Friday, November 19, 2010

Saying Goodbye Isn't Forever

One hundred years ago it would have been a final goodbye, crossing the continent to a new home three thousand miles away. I've left the land of my birth, the houses where I grew up and raised my children, the streets on which I cruised and crashed and went from here to there, the graves in which my mother and sister lay side by side, even the ocean across which I flung the ashes of my father. Though he lives, I've left my son in a place of his own I've yet to see.

Today BassMan and I embarked on a new journey. We're headed to North Carolina, to a new home yet unchosen, just the two of us. With two dogs in the car, we're driving very far (nod to Crosby, Stills, Nash & Young with that reappropriated line.) We did this kind of journey shortly after our marriage 24 years ago, but we knew our stay in Japan would be temporary--a three-year stretch for his military career. I was pregnant with my first child when we stepped off the plane in Osaka and took the bullet train down to the little Japanese hamlet where I'd give birth seven weeks later. We blinked a few times and baby number two made his appearance. Another blink and the duty in Japan was over and we were back home in California.

Or I was. BassMan's home wasn't California. He returned there because of me. Because we thought we would be taking custody of my departed sister's son. Much to our disappointment, Jacob wound up with his dad and we began a 20-year residency in the land of my birth. BassMan endured it for me, while all the while his heart was in Carolina.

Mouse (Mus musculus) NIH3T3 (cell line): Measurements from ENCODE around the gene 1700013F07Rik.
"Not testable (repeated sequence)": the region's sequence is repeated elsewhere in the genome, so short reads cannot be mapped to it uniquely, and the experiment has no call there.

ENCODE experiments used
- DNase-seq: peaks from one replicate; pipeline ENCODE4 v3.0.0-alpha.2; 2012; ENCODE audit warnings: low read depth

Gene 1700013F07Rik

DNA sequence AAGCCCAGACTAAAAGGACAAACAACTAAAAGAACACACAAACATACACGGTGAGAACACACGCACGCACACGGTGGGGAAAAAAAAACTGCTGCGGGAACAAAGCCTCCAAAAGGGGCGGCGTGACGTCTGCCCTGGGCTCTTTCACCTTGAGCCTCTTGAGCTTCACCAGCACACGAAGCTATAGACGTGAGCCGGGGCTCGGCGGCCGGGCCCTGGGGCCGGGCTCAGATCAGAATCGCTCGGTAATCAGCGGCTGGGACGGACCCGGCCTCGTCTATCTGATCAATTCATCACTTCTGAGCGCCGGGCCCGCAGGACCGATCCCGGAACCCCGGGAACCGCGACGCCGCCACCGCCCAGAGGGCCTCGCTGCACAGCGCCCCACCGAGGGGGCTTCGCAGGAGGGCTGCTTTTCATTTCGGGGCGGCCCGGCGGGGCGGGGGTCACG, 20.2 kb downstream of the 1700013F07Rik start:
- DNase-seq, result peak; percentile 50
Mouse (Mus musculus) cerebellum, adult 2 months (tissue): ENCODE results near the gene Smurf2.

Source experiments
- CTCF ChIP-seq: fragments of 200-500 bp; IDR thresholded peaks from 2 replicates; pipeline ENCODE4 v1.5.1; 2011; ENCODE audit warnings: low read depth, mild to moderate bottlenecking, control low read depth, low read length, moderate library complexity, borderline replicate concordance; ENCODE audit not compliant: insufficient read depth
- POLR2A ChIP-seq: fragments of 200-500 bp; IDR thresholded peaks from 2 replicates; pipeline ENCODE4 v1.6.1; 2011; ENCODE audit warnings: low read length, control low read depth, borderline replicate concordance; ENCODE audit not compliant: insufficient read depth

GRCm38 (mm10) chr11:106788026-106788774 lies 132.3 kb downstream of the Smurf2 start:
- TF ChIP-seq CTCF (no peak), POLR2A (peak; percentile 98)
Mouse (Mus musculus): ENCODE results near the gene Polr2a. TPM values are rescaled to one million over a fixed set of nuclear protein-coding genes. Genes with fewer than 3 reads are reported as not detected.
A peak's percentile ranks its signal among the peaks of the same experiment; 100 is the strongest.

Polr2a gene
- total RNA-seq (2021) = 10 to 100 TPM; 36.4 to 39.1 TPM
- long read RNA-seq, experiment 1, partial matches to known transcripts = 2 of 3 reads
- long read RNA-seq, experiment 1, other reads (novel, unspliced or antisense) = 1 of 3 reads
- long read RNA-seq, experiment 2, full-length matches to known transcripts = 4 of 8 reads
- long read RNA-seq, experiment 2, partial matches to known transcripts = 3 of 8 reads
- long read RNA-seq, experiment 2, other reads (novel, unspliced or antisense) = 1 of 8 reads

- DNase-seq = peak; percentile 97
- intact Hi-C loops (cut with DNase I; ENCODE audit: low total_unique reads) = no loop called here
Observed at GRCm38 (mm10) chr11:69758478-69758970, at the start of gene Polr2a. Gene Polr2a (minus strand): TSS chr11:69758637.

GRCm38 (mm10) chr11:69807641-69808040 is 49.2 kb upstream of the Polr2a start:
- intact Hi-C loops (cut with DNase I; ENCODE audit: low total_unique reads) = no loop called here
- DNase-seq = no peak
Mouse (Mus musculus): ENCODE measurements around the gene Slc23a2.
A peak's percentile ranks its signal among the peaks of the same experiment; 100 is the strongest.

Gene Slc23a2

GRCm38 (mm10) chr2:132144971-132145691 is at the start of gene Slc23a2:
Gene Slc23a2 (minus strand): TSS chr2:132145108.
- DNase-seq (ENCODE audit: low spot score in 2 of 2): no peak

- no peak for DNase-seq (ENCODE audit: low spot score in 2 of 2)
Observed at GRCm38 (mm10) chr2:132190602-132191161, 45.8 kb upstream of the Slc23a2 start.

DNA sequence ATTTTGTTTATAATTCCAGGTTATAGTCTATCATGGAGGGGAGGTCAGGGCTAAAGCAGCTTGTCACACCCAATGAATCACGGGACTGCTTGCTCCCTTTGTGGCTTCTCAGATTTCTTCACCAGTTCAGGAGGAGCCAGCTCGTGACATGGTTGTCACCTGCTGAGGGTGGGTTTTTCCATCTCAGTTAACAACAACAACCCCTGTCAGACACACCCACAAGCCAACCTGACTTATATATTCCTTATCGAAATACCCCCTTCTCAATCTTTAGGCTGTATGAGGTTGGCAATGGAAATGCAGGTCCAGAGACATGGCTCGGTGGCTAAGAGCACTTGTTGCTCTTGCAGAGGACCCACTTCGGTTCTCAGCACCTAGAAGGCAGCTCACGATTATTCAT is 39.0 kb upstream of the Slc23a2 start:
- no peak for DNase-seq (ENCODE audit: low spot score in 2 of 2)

The state of California's economic woes precipitated our move east. When BassMan's job was eliminated by the city for which he worked, he sought employment near and far, but far won out. In these days of bankruptcy, foreclosures, long-term unemployment, we were grateful he was offered a position with a company within a month of his layoff. He was even offered a choice of six locations. None of them nearby. One of them, however, was somewhat near his aging parents and my remaining sister. The choice was easy, but enacting the choice was hard.

Our house sold in three days to the first couple who viewed it. We packed up and pulled out of the driveway barely a month after the house went on the market. With no house to go to, we'll stay with my sister until we find a new place to call home. Writing this reminds me of a needlework plaque we got for a wedding present from one of BassMan's relatives: "No matter what, no matter where, it's always home, when love is there." I know we have the love to make a new home anywhere the road takes us.

I'm already missing my son. He's fully grown, a man in his own right, and yet this kind of missing is so different than what I feel for our daughter who moved away to attend grad school in Washington, DC. She went on her own, for reasons of adventure and learning and cultural enrichment. There is a part of me that feels we've pushed him from the nest with this move and there's a good bit of (s)mothering wonder about whether he was ready. Like any good purpose, we'll have to wait and see.

Still, it's not like it was a hundred years ago when trains took weeks to go from east to west and cost prohibitive amounts of money. Saying goodbye isn't forever any more.